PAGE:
Any touring plans?
We'll tour a few dates next year. We don't have anything to prove to anybody or do press to convince anybody we're important. We're doing KISS festivals around the Indy car racing series. Simmons Abramson Marketing markets and brands Indy cars. I came up with the I Am Indy brand, by the way. They go on the night before. We'll do 15 dates or so. We'll also go to Australia and New Zealand and maybe to four to six shows -- but nothing comprehensive until we feel like it.

It has been nine years since we've seen a new KISS album. Any plans to get back into the studio?
The record industry is in such a mess. I called for what it was when college kids first started download music for free -- that they were crooks. I told every record label I spoke with that they just lit the fuse to their own bomb that was going to explode from under them and put them on the street.

There is nothing in me that wants to go in there and do new music. How are you going to deliver it? How are you going to get paid for it if people can just get it for free? I will be putting out a Gene Simmons box set called "Monster" -- a collection of 150 unreleased songs. KISS will have another box set of unreleased music in the next year.

The record industry doesn't have a f*cking clue how to make money. It's only their fault for letting foxes get into the henhouse and then wondering why there's no eggs or chickens. Every little college kid, every freshly-scrubbed little kid's face should have been sued off the face of the earth. They should have taken their houses and cars and nipped it right there in the beginning. Those kids are putting 100,000 to a million people out of work. How can you pick on them? They've got freckles. That's a crook. He may as well be wearing a bandit's mask.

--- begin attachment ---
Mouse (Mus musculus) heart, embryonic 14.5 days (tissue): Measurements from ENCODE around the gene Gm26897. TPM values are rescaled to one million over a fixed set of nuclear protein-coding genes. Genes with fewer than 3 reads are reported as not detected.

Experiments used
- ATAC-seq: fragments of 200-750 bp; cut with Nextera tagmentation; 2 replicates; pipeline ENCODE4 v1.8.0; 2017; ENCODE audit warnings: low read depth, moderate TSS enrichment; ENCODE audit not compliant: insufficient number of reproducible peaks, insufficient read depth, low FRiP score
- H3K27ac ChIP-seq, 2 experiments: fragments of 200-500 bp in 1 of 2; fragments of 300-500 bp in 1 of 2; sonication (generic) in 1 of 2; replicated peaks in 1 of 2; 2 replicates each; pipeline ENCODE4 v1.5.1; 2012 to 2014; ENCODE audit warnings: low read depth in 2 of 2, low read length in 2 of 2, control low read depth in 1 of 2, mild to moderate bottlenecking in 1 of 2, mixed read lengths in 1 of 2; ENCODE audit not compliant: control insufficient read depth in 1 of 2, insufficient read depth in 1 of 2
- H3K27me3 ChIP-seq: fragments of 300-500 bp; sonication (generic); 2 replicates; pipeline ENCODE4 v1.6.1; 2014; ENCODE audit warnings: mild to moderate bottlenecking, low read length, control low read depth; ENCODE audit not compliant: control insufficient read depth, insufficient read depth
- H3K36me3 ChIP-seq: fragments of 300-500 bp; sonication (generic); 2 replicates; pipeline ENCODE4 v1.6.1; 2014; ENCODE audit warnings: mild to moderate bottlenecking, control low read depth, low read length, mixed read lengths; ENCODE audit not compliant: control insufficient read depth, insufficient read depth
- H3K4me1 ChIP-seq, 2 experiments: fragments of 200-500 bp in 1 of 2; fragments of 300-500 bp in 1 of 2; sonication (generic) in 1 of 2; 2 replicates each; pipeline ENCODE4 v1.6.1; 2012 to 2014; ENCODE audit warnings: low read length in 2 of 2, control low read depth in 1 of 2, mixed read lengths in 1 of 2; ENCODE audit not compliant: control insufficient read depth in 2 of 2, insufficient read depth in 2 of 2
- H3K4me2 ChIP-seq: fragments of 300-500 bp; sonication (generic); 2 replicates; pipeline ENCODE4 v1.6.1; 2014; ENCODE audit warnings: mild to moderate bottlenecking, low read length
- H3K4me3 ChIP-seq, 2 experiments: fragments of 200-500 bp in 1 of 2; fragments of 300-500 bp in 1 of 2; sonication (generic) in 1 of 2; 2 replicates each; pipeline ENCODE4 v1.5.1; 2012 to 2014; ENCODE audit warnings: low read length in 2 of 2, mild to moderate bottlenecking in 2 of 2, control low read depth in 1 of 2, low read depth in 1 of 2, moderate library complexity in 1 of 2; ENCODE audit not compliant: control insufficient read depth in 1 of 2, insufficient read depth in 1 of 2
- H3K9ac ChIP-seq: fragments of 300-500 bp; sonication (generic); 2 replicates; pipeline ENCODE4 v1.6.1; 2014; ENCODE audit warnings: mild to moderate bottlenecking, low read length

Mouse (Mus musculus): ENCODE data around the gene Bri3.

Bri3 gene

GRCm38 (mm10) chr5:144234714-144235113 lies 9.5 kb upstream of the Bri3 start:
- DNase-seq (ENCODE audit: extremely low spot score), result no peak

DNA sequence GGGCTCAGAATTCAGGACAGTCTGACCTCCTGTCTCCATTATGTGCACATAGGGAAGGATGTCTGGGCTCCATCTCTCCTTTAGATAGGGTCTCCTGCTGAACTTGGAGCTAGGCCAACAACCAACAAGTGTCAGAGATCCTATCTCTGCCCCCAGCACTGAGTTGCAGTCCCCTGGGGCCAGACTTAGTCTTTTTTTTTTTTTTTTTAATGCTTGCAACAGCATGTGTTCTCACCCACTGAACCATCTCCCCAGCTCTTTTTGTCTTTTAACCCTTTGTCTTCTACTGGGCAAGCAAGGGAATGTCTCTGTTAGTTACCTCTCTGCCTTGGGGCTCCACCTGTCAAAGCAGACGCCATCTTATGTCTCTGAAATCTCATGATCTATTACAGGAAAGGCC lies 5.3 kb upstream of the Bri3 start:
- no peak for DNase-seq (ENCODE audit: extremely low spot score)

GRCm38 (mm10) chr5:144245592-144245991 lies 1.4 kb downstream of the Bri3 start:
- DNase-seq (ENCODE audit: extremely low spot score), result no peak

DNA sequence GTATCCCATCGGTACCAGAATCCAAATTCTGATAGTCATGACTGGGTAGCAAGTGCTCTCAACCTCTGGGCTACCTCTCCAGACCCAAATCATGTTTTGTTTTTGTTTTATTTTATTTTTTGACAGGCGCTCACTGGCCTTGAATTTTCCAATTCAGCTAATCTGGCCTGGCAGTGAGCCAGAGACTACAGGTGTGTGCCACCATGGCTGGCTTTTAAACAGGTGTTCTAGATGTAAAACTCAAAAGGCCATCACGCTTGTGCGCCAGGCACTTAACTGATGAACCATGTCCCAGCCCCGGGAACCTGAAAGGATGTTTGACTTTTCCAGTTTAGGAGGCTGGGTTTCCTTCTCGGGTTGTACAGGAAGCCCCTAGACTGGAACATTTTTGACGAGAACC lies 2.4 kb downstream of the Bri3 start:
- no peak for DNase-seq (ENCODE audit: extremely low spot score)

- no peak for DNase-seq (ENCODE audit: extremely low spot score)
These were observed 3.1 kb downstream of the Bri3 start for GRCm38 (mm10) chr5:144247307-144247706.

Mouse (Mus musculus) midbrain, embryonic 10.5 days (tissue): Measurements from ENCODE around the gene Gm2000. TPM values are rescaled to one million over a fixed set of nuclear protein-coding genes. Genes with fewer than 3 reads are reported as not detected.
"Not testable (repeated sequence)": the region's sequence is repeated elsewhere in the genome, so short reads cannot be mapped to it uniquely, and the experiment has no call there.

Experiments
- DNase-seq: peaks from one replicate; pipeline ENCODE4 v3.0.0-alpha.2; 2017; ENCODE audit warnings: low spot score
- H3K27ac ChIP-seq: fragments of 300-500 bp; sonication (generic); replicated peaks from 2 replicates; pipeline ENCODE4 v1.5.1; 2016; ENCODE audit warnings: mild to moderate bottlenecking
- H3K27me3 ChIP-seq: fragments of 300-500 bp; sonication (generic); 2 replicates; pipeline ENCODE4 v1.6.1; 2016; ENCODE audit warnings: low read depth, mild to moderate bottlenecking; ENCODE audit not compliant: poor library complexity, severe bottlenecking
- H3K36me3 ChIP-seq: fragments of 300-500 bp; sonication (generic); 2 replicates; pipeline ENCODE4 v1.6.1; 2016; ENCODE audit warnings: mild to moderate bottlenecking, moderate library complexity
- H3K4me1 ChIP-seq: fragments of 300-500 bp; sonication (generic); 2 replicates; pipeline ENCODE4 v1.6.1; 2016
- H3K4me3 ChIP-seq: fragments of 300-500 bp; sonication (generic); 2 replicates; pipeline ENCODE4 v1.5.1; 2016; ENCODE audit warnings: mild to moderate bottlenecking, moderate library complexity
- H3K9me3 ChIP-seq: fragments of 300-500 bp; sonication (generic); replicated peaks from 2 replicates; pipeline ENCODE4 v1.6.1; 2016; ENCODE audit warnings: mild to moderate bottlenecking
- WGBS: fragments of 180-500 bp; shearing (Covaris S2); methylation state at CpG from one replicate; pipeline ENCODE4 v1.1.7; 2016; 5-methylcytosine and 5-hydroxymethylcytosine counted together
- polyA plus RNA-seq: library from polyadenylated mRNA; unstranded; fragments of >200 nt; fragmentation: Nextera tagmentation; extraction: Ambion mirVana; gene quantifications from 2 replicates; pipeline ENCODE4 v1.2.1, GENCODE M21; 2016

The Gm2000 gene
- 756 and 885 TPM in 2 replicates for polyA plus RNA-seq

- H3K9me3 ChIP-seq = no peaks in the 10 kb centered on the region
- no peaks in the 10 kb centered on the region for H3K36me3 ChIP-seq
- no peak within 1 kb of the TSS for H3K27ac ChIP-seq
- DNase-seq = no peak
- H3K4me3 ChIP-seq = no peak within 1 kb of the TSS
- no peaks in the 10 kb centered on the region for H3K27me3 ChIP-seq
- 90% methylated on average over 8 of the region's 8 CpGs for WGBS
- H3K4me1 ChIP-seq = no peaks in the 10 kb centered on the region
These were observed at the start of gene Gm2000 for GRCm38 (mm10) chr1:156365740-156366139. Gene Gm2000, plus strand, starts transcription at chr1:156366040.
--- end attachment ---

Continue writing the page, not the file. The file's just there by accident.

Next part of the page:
Doesn't affect me. But imagine being a new band with dreams of getting on stage and putting out your own record. Forget it.

But some artist like Radiohead and Trent Reznor are trying to find a new business model.
That doesn't count. You can't pick on one person as an exception. And that's not a business model that works. I open a store and say "Come on in and pay whatever you want." Are you on f*cking crack? Do you really believe that's a business model that works?

So what if music just becomes free and artists make their living off of touring and merchandise?
Well therein lies the most stupid mistake anybody can make. The most important part is the music. Without that, why would you care? Even the idea that you're considering giving the music away for free makes it easier to give it away for free. The only reason why gold is expensive is because we all agree that it is. There's no real use for it, except we all agree and abide by the idea that gold costs a certain amount per ounce. As soon as you give people the choice to deviate from it, you have chaos and anarchy. And that's what going on.

For more on NGTV and how its affecting the music industry, look for the feature in Billboard's Nov. 24 issue.